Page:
Skope-Rules Demo: application to cluster description

This notebook shows a demo of skope-rules applied to identify segments after a clustering analysis. The dataset is available here: It describes football players and their performance attributes.

This notebook performs a hierarchical clustering with 4 segments. Skope-rules is used to interpret each segments by a 1(segment)-vs-all approach.

The notebook is structured into 4 parts:

  1. Imports
  2. Data preparation
  3. Clustering of data
  4. Interpretation of clusters

1. Imports

In [1]:
# Import skope-rules
from skrules import SkopeRules

# Import librairies
import pandas as pd
from sklearn.cluster import AgglomerativeClustering
import warnings

# Import Titanic data
data = pd.read_csv('../data/CompleteDataset.csv')

2. Data preparation

In [2]:
data = data.query("Overall>=85") # Select players with an overall attribute larger than 85/100.

column_to_keep = ['Name', 'Acceleration', 'Aggression', 'Agility', 'Balance', 'Ball control',
       'Composure', 'Crossing', 'Curve', 'Dribbling', 'Finishing',
       'Free kick accuracy', 'GK diving', 'GK handling', 'GK kicking',
       'GK positioning', 'GK reflexes', 'Heading accuracy', 'Preferred Positions']
data = data[column_to_keep] # Keep only performance attributes and names.

data.columns = [x.replace(' ', '_') for x in data.columns] # Replace white spaces in the column names

feature_names = data.drop(['Name', 'Preferred_Positions'], axis=1).columns.tolist()

3. Clustering of data

In [3]:
clust = AgglomerativeClustering(n_clusters=4) #with euclidian distance and ward linkage

data['cluster'] = clust.fit_predict(data.drop(['Name', 'Preferred_Positions'], axis=1))

4. Interpretation of clusters

The 4 clusters obtained have to be interpreted. It can be done with a graphical analysis (parallel coordinates, mean comparison, reasoning with examples of players). This notebook presents an approach which consists in looking for a way to separate a cluster from the rest of population (and to repeat the process for each cluster).

With this 1-vs-all approach, it becomes a supervized binary classification task. Skope-rules is very useful because a good interpretation of a cluster is based on a simple expression of the frontier which isolates the cluster. And that is skope-rules's scope!

In [4]:
warnings.filterwarnings('ignore') #To deals with warning raised by max_samples=1 (see below).
#With max_samples=1, there is no Out-Of-Bag sample to evaluate performance (it is evaluated on all samples. 
#As there are less than 100 samples and this is a clustering-oriented task, the risk of overfitting is not 
#dramatic here.

i_cluster = 0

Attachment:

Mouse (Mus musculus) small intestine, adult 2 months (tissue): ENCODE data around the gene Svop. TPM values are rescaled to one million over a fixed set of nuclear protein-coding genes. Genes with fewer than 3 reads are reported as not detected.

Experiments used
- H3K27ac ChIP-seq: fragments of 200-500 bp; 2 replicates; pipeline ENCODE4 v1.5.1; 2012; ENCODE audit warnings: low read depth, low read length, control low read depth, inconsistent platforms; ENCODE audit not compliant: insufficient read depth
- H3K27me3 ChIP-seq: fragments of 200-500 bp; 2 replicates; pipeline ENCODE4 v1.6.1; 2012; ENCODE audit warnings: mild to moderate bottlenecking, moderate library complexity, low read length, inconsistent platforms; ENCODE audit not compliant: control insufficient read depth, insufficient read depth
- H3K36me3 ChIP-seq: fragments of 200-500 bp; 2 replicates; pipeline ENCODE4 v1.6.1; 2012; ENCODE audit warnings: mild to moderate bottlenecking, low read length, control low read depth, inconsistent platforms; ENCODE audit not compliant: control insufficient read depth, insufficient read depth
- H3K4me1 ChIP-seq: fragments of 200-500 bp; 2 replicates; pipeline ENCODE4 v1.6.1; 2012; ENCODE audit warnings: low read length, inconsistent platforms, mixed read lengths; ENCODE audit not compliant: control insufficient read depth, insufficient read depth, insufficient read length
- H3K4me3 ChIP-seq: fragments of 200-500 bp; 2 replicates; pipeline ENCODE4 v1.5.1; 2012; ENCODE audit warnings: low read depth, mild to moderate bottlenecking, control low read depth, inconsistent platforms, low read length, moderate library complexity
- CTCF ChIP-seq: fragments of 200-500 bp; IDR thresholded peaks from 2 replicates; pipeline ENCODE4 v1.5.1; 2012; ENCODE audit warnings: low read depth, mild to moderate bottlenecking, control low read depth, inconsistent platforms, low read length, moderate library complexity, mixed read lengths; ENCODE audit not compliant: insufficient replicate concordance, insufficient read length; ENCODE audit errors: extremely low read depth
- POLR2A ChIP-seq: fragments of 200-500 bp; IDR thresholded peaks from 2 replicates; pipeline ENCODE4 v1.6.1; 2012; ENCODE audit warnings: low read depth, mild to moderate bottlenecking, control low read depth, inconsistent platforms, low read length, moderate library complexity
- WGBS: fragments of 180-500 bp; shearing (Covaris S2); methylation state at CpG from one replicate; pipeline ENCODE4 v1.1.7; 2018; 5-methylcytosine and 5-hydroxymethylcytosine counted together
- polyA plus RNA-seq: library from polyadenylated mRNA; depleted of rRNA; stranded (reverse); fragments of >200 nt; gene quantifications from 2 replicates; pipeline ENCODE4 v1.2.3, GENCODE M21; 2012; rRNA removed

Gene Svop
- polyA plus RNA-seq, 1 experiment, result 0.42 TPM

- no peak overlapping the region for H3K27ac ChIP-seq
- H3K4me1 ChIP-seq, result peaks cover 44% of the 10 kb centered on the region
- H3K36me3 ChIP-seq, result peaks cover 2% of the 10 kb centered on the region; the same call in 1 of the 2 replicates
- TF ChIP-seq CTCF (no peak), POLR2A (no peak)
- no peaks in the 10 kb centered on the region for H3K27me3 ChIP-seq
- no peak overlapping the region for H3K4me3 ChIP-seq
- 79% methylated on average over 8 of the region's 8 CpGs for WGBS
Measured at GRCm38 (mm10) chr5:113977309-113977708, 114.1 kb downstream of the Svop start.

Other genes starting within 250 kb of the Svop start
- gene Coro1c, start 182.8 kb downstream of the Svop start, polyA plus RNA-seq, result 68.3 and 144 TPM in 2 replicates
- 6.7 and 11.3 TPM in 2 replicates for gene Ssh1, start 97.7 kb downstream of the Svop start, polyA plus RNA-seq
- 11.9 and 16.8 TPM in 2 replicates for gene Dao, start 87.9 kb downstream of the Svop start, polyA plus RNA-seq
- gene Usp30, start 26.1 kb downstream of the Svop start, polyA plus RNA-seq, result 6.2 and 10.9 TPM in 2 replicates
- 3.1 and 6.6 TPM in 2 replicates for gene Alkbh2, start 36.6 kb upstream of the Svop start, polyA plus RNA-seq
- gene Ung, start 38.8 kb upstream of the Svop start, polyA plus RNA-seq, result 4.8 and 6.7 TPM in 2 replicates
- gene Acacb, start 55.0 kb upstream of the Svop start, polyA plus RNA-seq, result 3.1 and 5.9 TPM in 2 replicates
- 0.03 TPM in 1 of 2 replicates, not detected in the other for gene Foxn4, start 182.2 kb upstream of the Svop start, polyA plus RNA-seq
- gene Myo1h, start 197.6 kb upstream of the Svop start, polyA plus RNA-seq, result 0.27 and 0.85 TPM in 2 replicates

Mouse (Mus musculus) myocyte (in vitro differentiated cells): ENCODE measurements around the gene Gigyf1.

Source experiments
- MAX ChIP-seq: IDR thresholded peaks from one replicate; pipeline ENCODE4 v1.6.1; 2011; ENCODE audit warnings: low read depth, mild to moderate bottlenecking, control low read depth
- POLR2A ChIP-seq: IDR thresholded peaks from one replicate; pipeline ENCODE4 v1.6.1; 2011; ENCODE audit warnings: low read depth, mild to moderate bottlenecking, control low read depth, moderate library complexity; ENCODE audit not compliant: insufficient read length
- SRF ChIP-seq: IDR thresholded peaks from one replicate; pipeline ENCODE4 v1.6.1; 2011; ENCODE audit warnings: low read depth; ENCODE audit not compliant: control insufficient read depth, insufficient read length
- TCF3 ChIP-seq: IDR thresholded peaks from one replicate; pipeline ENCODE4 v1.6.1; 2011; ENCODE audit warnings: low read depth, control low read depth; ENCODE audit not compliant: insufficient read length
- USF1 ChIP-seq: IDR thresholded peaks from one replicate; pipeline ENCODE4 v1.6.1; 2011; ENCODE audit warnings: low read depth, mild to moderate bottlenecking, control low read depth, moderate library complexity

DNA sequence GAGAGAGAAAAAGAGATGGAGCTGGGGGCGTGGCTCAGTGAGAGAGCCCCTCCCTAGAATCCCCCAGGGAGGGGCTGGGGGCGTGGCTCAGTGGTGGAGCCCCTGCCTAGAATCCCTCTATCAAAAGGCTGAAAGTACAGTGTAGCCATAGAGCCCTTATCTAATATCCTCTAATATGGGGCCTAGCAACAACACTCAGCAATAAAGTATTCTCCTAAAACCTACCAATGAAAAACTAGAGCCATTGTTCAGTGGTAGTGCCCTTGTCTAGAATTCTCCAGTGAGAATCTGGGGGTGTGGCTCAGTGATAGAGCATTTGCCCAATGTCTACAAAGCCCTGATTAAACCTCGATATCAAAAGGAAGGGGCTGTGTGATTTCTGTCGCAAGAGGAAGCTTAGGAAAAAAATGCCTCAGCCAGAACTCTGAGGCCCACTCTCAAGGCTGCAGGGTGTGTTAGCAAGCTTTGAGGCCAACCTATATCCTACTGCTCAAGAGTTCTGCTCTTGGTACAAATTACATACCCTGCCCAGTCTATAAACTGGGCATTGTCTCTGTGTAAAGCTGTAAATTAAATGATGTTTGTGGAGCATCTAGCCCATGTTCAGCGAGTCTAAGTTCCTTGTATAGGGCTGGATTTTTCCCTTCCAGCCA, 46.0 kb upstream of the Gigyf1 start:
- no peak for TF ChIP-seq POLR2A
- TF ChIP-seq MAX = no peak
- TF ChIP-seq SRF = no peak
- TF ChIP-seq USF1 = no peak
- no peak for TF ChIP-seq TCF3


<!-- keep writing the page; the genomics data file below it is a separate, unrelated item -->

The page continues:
for i_cluster in range(4):
    X_train = data.drop(['Name', 'Preferred_Positions', 'cluster'], axis=1)
    y_train = (data['cluster']==i_cluster)*1
    skope_rules_clf = SkopeRules(feature_names=feature_names, random_state=42, n_estimators=5,
                                   recall_min=0.5, precision_min=0.5, max_depth_duplication=0,
                                   max_samples=1., max_depth=3), y_train)
    print('Cluster '+str(i_cluster)+':')
    #print(data.query('cluster=='+str(i_cluster))[['Name', 'Preferred_Positions']])
Cluster 0:
[('Agility <= 81.5 and Free_kick_accuracy > 56.0 and Heading_accuracy > 58.5', (0.93548387096774188, 0.8529411764705882, 10))]
Cluster 1:
[('Aggression <= 76.5 and Agility > 81.5 and Balance > 66.5', (1.0, 0.77419354838709675, 8))]
Cluster 2:
[('Curve <= 61.5 and Heading_accuracy > 82.5', (1.0, 0.7857142857142857, 8))]
Cluster 3:
[('Curve <= 28.0', (1.0, 1.0, 4))]

In cluster 0, we find players with good heading and free kick accuracy, but which are not the best agile players (<= 81/100). This rule is a good description of cluster 0: it captures 85% of cluster 1, with a precision of 93% (7% of players described by the rule are not in cluster 0). The third term of the performance term (10) is the number of time that this rule was extracted from the trees built during skope-rules' fitting.

In cluster 1, we find very agile players which are not the most aggressive but they are balanced. This rule is very precise but misses 23% of this cluster.

In cluster 2, we find players accurate with their heads but with less skills for dribbling (Curve).

In cluster 3, we find players who are very bad at driblling. This rule perfectly defines the cluster (100% precision, 100% recall). This is the goal-keeper cluster.

In [5]:
for i_cluster in range(4):
    print('5 players from cluster '+str(i_cluster)+':')
    print(data.query("cluster=="+str(i_cluster))['Name'].sample(5, random_state=42).tolist()) # Get 5 random players per cluster
5 players from cluster 0:
['M. Hamšík', 'Alex Sandro', 'Casemiro', 'K. Benzema', 'Z. Ibrahimović']

5 players from cluster 1:
['H. Mkhitaryan', 'David Silva', 'F. Ribéry', 'J. Rodríguez', 'P. Dybala']

5 players from cluster 2:
['Pepe', 'K. Glik', 'G. Chiellini', 'V. Kompany', 'Piqué']

5 players from cluster 3:
['M. ter Stegen', 'D. Subašić', 'M. Neuer', 'K. Navas', 'H. Lloris']

In brief, cluster 0 tends to concentrate strikers and midfielders talented with their heads. Cluster 1 tends to group other midfielders. Cluster 2 focuses on defenders while goal-keepers are gathered in cluster 3!

For a visual analysis (kind of parallel coordinates) of these clusters, you can check this Kaggle kernel: